In my practice fat grafting is not an afterthought that is thrown into the surgical plan for the occasional patient. It is a key component of almost every major facial rejuvenation surgery that I perform. It is in fact that very first part of the surgical procedure for my patients undergoing a full facial rejuvenation surgery.
Fat grafting also gives the surgeon the ability to provide a minimally invasive, quick recovery solution for some of the earliest signs of facial aging, in many patients long before they could or should consider a more involved (and much longer recovery) procedure like a facelift. Most people show evidence of facial soft tissue atrophy in their thirties, long before they develop the degree of skin laxity that warrants skin redraping and removal. So younger patients now have a means for 'turning the clock back' by maintaining or restoring facial fullness through structural fat grafting. These enhancements look beautiful and natural, not like surgery, and over and over I hear fat grafting patients tell me that "none of my friends or co-workers can figure out why I look so great".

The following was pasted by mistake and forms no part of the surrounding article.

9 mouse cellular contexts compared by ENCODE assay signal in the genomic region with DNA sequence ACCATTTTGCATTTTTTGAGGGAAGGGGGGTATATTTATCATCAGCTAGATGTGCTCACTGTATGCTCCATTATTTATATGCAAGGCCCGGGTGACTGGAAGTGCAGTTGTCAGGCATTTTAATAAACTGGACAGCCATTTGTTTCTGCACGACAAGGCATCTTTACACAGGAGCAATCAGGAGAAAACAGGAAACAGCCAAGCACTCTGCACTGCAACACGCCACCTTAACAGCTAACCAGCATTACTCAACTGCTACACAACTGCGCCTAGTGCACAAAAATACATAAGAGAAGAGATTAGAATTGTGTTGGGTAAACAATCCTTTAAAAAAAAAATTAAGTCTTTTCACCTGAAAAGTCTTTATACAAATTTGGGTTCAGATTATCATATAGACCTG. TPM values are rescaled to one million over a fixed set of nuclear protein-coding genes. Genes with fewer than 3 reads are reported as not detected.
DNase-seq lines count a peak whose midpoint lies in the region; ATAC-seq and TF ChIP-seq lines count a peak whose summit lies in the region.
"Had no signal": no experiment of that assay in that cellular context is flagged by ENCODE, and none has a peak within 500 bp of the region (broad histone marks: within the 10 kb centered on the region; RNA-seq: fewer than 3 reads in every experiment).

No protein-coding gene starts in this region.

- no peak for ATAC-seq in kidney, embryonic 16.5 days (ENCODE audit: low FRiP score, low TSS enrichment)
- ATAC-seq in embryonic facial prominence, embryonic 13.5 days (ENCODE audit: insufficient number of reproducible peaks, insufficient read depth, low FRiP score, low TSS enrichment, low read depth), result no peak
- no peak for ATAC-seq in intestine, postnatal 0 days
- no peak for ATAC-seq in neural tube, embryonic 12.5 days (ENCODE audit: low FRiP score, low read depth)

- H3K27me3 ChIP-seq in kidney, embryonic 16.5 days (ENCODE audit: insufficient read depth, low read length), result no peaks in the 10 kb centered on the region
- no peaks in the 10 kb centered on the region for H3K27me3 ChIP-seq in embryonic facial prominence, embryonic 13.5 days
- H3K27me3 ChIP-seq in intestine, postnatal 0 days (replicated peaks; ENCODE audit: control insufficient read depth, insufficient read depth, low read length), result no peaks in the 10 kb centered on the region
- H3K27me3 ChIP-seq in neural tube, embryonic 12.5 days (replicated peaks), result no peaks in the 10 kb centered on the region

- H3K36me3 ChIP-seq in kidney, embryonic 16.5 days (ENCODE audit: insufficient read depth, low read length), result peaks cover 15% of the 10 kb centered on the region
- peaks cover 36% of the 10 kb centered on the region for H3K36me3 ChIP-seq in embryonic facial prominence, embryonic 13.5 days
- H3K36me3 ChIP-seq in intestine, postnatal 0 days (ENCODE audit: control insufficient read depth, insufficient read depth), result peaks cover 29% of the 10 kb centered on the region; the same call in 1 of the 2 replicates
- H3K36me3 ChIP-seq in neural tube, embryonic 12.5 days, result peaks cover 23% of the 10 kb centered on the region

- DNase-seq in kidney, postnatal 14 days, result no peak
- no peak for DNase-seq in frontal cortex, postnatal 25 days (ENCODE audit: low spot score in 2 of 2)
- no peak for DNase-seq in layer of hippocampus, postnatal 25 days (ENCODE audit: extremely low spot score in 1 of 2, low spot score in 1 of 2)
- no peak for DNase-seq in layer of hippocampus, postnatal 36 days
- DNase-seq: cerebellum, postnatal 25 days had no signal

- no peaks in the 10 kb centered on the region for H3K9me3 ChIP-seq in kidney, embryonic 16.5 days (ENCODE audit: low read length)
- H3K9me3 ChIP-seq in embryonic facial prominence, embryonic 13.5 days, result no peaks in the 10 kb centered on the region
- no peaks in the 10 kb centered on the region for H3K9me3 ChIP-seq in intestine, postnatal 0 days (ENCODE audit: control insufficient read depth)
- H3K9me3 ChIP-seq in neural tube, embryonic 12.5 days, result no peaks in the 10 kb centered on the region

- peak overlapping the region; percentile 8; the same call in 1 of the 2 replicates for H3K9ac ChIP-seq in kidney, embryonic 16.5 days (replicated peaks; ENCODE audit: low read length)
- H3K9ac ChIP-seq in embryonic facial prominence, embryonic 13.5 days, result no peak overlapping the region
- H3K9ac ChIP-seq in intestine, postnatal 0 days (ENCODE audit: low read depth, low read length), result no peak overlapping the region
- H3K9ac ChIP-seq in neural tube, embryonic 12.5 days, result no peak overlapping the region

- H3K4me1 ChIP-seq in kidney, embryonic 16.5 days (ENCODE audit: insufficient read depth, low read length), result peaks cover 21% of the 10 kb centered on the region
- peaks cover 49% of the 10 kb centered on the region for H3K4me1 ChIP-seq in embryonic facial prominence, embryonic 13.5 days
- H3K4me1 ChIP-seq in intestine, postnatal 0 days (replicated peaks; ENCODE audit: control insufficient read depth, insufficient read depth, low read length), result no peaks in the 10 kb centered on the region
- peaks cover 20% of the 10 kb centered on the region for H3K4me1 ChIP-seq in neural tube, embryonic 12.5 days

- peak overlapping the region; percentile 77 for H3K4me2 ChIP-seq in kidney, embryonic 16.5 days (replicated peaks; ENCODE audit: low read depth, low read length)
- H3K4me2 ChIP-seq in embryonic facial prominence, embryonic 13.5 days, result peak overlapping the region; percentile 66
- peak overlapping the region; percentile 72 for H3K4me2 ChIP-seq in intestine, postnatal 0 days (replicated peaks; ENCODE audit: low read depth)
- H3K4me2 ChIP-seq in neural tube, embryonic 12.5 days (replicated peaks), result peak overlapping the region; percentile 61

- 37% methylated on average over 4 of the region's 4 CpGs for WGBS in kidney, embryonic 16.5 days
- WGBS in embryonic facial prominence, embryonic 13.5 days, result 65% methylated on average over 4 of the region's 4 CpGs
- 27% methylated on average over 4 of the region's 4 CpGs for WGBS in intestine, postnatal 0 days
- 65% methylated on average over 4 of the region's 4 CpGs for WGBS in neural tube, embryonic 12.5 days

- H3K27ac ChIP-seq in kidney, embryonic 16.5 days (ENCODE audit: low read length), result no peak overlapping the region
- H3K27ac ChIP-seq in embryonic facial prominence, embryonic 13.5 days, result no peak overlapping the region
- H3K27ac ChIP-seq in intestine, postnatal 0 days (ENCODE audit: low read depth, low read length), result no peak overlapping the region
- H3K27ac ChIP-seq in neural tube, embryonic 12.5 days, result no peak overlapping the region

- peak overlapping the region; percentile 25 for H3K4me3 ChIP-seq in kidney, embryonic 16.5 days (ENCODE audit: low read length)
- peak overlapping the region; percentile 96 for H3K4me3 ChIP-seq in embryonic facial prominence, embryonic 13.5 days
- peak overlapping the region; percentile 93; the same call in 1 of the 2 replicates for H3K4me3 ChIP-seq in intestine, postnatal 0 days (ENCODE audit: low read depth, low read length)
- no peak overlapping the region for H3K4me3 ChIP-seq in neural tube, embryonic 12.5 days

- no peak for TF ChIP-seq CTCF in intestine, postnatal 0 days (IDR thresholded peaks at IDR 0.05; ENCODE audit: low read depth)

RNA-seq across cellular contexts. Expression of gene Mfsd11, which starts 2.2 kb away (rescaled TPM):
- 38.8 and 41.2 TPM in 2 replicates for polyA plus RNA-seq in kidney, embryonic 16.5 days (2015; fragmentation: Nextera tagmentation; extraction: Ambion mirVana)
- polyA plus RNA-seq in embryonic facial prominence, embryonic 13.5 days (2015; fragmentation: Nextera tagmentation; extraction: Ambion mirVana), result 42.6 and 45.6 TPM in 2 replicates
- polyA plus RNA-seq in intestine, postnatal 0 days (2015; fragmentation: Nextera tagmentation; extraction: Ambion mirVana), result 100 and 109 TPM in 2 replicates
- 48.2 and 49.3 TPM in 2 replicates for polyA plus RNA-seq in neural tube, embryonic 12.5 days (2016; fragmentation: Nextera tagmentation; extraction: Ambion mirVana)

As with any cosmetic surgical procedure, there can certainly be 'too much of a good thing'. Over-grafting of fatty tissue will distort facial features and produce unnatural proportions that look like surgery rather than appearing to turn back the clock. An important part of my preoperative evaluation is reviewing photographs with patients from their twenties and thirties (and from their forties for patients in their sixties and seventies). Such photographs are invaluable in confirming the manner in which a face has aged, and in planning a surgery that is designed to help a patient look more like their youthful self.
It is impossible to know exactly how to proceed without an in person consultation. But, your situation can be helped. Look for a physician experienced in correcting fat overfilling.